Allan Acevedo | Political Spectrum
Activity and calls for action within the LGBT community are most strong when there is a specific and clear need for policy reform. When Proposition 8 was threatening to take our right to marry away in California, we came together strongly to fight.
When the repeal of “don’t ask, don’t tell” seemed imminent, there were people organizing to make it visibly clear we would not accept anything short of full repeal.
Yet after these amazing spurts of effort have come and gone, it seems our community is left with less, rather than more, resolve for the next fight. For many, the repeal of “don’t ask, don’t tell” was the end of a long chapter of discrimination in the military which have left thousands of voices silent as they continued to fight for our country.
Now that the repeal is over, there is a whole other group of voices that are still silenced by discrimination in the military: the spouses and family members of LGBT service members. All the repeal did was allow service members to work without fear of losing their jobs because of their sexual orientation. While an important step, this is not a last step.
Lucky for us, the Secretary of Defense confirmation hearing for former Nebraska Republican Senator Chuck Hagel has served as a clarion call to the Pentagon to examine if it is really doing everything within its power to treat openly gay service members as equally as possible, despite laws such as the so-called Defense of Marriage Act (DOMA).
The hearing and the subsequent discussions brought to light that the Pentagon has full authority to grant many benefits to same-sex spouses, regardless of DOMA. Through secretarial directive, the Pentagon could allow for same-sex partners to be issued military dependent identification cards, allow for joint-duty assignments for spouses who are both in the armed services, and grant access to family programs, legal programs and housing.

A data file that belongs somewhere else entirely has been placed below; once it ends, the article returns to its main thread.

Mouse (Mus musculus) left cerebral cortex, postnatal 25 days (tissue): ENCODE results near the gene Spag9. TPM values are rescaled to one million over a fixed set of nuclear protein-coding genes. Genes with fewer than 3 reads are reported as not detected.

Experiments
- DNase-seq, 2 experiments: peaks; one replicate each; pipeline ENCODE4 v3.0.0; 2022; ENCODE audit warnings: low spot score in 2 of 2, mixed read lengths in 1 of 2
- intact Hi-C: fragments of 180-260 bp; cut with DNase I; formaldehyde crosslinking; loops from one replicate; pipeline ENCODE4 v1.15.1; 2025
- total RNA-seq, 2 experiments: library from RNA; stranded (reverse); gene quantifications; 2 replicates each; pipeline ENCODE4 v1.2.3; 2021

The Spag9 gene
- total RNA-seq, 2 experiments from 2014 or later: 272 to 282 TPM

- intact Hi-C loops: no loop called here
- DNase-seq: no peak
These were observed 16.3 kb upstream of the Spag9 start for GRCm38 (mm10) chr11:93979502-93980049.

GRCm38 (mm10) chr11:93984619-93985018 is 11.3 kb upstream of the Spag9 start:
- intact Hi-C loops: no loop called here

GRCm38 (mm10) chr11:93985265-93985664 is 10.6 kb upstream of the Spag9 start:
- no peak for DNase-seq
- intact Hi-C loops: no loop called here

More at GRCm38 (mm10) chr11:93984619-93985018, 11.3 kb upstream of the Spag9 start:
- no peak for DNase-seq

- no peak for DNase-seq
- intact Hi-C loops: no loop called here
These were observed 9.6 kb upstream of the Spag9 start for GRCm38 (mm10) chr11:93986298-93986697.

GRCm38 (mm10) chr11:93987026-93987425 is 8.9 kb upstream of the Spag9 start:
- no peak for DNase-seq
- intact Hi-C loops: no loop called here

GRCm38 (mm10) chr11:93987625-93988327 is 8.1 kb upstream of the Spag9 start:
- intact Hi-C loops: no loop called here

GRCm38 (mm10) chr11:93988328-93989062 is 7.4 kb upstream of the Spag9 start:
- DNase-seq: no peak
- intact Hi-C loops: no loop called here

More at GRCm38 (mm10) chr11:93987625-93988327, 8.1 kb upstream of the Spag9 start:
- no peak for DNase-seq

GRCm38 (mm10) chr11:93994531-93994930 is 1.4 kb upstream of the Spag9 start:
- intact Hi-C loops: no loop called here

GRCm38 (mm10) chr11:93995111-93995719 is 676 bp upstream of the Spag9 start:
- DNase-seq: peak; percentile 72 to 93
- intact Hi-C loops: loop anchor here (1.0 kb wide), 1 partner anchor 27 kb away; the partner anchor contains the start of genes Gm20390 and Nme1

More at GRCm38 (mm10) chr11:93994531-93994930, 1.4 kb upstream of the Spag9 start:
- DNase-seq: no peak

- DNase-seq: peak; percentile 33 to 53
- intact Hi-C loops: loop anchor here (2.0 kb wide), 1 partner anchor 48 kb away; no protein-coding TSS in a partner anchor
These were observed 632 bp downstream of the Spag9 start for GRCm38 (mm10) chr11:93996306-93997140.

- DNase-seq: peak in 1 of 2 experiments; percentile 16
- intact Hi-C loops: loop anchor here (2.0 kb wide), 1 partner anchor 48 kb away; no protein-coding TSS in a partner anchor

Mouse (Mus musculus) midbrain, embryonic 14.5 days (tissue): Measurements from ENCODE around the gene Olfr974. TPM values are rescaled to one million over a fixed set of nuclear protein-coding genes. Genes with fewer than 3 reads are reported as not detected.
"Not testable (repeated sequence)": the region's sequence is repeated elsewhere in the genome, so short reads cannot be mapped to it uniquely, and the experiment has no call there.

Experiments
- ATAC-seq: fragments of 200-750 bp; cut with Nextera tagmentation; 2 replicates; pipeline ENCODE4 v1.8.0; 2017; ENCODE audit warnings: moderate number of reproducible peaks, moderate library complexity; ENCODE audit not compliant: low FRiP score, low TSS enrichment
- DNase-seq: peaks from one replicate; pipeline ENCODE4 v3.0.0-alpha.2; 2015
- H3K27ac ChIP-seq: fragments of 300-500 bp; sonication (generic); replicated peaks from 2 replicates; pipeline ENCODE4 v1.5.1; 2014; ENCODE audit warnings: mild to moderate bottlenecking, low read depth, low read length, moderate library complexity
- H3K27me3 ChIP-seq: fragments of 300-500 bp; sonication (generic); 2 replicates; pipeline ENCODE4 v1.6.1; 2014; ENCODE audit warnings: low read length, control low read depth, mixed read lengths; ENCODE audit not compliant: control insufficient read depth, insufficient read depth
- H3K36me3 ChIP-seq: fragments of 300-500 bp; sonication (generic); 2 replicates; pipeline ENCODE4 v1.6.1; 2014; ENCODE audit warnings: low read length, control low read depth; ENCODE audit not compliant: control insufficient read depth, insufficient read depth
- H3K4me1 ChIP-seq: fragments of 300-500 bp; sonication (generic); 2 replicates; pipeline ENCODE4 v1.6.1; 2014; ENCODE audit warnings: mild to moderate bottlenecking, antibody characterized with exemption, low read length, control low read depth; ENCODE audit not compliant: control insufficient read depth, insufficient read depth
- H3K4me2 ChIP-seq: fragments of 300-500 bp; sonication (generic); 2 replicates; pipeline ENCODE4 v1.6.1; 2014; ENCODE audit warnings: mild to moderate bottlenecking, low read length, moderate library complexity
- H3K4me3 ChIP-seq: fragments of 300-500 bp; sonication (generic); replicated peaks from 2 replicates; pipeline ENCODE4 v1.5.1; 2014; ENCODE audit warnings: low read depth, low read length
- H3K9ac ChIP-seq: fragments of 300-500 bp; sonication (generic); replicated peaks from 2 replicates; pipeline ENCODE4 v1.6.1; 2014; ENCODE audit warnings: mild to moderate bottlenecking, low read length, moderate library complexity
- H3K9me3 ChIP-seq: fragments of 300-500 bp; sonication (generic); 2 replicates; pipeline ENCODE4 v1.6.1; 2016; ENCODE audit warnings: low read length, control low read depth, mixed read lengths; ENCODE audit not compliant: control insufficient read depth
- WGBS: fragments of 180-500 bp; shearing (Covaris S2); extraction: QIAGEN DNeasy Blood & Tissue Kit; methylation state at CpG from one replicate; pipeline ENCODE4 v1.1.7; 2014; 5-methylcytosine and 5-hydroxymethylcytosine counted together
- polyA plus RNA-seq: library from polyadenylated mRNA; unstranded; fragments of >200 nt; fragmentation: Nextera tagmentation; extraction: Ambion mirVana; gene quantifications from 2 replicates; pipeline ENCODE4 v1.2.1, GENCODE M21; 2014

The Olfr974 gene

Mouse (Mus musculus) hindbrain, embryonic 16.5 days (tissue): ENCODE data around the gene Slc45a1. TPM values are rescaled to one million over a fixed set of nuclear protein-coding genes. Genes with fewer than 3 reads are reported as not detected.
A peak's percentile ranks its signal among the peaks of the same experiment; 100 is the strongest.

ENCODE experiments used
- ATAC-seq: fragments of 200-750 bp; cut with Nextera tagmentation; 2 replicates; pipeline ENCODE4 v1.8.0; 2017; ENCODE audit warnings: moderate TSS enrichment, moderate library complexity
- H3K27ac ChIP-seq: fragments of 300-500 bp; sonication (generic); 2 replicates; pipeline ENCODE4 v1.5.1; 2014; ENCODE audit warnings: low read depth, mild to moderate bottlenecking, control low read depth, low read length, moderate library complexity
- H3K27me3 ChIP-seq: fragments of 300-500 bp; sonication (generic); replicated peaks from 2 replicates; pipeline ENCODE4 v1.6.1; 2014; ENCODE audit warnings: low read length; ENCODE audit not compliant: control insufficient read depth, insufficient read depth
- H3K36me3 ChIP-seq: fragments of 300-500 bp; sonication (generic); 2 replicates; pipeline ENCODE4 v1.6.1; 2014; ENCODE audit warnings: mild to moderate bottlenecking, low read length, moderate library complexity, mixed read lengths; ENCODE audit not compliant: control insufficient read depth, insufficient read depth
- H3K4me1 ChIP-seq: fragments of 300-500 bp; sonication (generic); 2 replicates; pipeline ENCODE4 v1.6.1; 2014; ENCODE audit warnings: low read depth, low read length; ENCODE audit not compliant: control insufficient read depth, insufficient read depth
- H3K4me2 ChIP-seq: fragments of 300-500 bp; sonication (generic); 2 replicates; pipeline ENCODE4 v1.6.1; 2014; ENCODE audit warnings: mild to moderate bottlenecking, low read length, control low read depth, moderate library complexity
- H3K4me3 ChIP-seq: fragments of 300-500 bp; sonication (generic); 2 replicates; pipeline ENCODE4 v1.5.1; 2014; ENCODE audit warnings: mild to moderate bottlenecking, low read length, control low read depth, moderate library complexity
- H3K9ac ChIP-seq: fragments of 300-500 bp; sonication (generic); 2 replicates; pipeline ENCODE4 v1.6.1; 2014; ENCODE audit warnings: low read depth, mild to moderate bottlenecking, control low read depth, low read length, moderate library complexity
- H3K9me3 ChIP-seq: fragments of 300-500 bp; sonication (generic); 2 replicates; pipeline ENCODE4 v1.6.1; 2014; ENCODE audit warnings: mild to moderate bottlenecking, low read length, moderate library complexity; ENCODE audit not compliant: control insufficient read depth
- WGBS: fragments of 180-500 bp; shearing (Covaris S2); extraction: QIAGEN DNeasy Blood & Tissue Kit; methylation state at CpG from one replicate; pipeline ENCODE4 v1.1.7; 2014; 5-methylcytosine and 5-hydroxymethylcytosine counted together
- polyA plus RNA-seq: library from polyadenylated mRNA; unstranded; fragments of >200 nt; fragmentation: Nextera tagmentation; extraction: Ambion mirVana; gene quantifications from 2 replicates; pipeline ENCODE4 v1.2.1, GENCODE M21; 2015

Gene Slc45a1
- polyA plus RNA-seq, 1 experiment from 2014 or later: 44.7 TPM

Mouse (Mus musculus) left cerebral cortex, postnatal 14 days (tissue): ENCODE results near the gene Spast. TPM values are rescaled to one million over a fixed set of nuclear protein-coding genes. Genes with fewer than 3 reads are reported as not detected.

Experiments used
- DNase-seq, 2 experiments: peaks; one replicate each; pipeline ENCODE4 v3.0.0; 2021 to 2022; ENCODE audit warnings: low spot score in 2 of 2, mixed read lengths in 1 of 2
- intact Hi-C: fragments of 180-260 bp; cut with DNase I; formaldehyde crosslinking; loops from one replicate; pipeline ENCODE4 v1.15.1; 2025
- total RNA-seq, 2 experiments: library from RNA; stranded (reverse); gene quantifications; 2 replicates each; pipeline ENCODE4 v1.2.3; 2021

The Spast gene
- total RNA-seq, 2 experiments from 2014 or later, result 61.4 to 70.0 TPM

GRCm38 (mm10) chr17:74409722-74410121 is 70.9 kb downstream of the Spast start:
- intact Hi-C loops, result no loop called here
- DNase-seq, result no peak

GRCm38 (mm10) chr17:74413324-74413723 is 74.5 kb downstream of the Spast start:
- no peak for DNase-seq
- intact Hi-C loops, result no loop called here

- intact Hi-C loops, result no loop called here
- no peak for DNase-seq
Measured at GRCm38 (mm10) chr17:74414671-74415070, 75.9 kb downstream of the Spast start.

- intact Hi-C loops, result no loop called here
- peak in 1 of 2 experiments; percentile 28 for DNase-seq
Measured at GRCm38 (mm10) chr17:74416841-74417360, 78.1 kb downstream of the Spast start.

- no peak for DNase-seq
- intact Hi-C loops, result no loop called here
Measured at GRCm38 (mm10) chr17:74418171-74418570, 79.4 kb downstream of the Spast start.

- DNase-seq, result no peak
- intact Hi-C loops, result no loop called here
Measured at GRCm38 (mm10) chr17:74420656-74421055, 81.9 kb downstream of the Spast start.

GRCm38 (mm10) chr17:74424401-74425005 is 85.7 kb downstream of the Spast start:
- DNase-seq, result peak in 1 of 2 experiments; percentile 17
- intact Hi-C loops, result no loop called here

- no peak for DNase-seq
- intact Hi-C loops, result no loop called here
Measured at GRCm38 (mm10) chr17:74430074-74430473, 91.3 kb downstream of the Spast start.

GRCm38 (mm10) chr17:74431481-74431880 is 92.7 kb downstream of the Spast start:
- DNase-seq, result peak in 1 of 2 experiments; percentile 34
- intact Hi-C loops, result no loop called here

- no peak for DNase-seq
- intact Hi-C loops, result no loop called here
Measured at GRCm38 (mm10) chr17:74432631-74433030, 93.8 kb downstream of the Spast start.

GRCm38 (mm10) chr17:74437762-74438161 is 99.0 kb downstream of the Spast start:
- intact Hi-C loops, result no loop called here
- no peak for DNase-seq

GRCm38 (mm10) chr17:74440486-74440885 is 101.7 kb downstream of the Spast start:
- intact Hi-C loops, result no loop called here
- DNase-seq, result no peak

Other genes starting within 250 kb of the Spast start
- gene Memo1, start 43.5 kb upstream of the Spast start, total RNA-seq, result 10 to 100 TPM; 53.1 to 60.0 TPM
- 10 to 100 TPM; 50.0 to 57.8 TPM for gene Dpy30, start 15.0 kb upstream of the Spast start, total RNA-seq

Many benefits are not afforded to same-sex partners in his country, but the Pentagon cannot continue to hide behind a law that does not actually prevent it from giving benefits to same-sex couples. There are many steps that can be taken now, without the repeal of DOMA.
Because of mounting political pressure due in no small part from the fact that we actually have one of our own fighting for us in the upper house – Senator Tammy Baldwin – we have actually forced the issue with Hagel, a former senator who once called Ambassador James Hormel “openly aggressively gay.”
During the confirmation process, there were myriad openly, aggressively gay and lesbian people waiting and watching to see if Hagel was sincere in his apology, including Baldwin. Hormel himself has accepted Hagel’s apology. During his hearing last week, Hagel promised to move “expeditiously” on the issue of benefits for troops in same-sex relationships.
I want you to pause now and realize how impactful our community has become. We have been able to affect the appointment of a Secretary of Defense because of issues of equality and fairness impacting the LGBT community. This is a historic confirmation process and one that should not be taken lightly.
Remember that President Obama signed the repeal of DADT on December 22, 2010 and certified it on July 22, 2011. The full repeal took effect Sept. 20, 2011. Now here we just a few 15 months later, and we’re fighting to inch toward equality a bit further.
Should Hagel be appointed, this will amount to be the first time a Secretary of Defense promised to prioritize benefits for same-sex partners. This will mean we took that step, but should not lose sight of the step after.
We must recognize that progress does not mean there is an end. It just means we took the next step. This is important for two groups of people. The first are those that helped us reach that step. We must ensure that you recommit to helping us reach the next.
If you’re in the second group, this means you may not have been too engaged. That doesn’t mean you don’t have a voice, it just means you haven’t found it yet. You can still find it, right now.
The next time you feel a sense of security in Hillcrest, or when you are holding your partner’s hand and you have an overwhelming sense of feeling equal, force yourself to remember that we are not. We are not equal in many senses of the words. We are not equal by law or actuality.
We should celebrate our ability to influence the process, but also recognize that once this is over, there will be more to follow.
—Allan Acevedo is co-founder and president emeritus of Stonewall Young Democrats of San Diego. He has worked on multiple political campaigns and served on numerous boards including the San Diego Democratic Club, California Young Democrats, Gay-Straight Alliant Network and Equality California PAC. Follow @allanacevedo on Twitter.